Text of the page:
Making Better People

ENNIS, TX — When most people look back on the years they spent in school, there’s a tendency to reminisce about those who made it tick. More times than not, there are a handful of staff members who made a particular and lasting impact. Sometimes it’s a teacher or a coach. For others it could be a principal or maybe even a bus driver.

1013enn1The rare opportunity to encounter them all in one man happens when meeting Bill Cox. “It’s really almost by accident that I’m here,” Bill explained, referring to the last five decades he’s spent in Ennis ISD in one capacity or another. “It wasn’t my idea,” added Bill, who retired in June. “I thought after I graduated high school I’d get a job with the Highway Patrol or attend the Navarro College Lab Technician program.” Bill was a talented athlete, but higher education was never one of his priorities as a young man. “I was invited to spring workouts with the Navarro College football team and offered a scholarship,” he explained. “But it was baseball season, and we were in the playoffs. At the time, going to college just wasn’t that important to me. I wanted to play baseball.”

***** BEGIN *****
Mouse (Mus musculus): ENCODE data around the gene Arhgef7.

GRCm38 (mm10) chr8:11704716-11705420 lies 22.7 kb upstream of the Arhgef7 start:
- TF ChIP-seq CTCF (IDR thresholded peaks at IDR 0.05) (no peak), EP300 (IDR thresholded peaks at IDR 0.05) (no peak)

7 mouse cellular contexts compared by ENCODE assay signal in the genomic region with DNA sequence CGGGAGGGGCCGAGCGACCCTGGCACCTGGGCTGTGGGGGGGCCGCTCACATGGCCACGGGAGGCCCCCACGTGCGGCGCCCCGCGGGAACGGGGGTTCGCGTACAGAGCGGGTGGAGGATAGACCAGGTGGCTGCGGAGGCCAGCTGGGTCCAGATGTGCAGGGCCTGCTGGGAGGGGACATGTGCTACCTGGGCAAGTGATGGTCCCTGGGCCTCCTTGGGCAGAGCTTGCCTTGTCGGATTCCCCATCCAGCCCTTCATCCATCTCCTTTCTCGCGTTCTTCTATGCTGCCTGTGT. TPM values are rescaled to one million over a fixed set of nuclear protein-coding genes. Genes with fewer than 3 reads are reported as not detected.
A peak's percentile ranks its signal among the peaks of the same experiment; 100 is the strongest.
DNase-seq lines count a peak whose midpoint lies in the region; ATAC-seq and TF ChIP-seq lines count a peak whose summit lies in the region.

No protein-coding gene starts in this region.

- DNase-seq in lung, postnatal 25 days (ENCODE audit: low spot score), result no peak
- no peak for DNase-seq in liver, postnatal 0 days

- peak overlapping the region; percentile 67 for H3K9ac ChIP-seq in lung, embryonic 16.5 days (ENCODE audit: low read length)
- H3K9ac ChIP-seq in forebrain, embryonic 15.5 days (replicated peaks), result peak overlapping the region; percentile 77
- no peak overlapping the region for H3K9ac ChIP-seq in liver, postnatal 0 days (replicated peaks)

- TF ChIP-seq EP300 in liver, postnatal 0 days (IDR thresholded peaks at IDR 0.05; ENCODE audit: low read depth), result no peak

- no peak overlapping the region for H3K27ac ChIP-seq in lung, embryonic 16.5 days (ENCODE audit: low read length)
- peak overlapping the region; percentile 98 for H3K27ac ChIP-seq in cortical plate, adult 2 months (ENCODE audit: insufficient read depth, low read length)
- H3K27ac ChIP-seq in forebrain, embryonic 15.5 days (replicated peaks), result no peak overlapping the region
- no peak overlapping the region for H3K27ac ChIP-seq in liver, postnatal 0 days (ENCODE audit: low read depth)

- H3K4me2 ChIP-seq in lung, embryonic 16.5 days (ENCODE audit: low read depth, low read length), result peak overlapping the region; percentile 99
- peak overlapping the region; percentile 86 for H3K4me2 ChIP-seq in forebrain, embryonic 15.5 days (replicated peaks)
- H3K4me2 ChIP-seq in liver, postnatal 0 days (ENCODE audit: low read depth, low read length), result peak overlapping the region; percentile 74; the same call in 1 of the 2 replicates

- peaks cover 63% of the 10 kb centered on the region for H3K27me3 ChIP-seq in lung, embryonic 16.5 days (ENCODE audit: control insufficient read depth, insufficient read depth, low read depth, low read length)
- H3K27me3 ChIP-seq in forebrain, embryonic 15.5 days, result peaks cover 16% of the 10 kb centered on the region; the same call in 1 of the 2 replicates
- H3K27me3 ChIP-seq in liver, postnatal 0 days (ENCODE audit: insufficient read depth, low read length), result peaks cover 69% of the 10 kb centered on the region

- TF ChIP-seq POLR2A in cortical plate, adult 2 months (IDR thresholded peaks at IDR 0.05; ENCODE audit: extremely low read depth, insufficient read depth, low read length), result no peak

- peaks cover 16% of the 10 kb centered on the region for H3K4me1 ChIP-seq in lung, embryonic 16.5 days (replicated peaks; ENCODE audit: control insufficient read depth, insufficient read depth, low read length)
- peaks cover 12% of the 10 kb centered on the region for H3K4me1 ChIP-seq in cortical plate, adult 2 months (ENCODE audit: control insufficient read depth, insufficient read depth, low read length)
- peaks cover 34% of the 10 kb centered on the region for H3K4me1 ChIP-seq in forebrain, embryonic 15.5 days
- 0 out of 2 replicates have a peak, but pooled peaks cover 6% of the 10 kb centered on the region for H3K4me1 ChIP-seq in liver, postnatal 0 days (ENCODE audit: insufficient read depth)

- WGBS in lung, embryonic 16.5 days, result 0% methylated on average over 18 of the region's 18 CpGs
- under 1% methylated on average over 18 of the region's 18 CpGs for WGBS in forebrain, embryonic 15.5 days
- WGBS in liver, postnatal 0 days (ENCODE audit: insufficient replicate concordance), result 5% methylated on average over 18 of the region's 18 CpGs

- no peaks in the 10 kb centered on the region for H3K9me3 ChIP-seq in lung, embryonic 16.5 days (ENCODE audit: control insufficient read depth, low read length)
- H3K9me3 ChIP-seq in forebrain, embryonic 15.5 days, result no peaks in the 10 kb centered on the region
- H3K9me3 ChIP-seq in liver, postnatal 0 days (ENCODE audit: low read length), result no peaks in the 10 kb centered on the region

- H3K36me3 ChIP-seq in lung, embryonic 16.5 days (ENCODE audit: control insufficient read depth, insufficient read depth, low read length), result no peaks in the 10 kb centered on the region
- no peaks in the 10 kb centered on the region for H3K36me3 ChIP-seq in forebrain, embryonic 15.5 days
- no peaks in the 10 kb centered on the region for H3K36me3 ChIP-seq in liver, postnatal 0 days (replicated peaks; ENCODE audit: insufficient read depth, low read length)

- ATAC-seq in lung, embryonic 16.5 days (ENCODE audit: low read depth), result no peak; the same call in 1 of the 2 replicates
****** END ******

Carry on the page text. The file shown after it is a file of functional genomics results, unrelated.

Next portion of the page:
Even though going to college wasn’t that important to Bill, his father had other ideas. “My dad ran a machine shop and did it with a seventh-grade education, but it was always important to him that I go to college. So I enrolled at Navarro that fall.” There, Bill began a life of education, although he had a slow start. “I didn’t like school,” Bill admitted. “And when I graduated from Navarro, my plan was the same as it had been after high school — to get a job and go to work.” Luckily, his father wouldn’t allow that. Bill now had his associate degree, and his father wondered what was next on his son’s educational agenda. The next step came at East Texas State University (now Texas A&M University-Commerce), where Bill enrolled to pursue his bachelor’s degree. “East Texas State is out in Commerce, and there’s just not really a whole lot out there,” he remembered. “I don’t think I spent a single weekend in Commerce. I always wanted to come home.”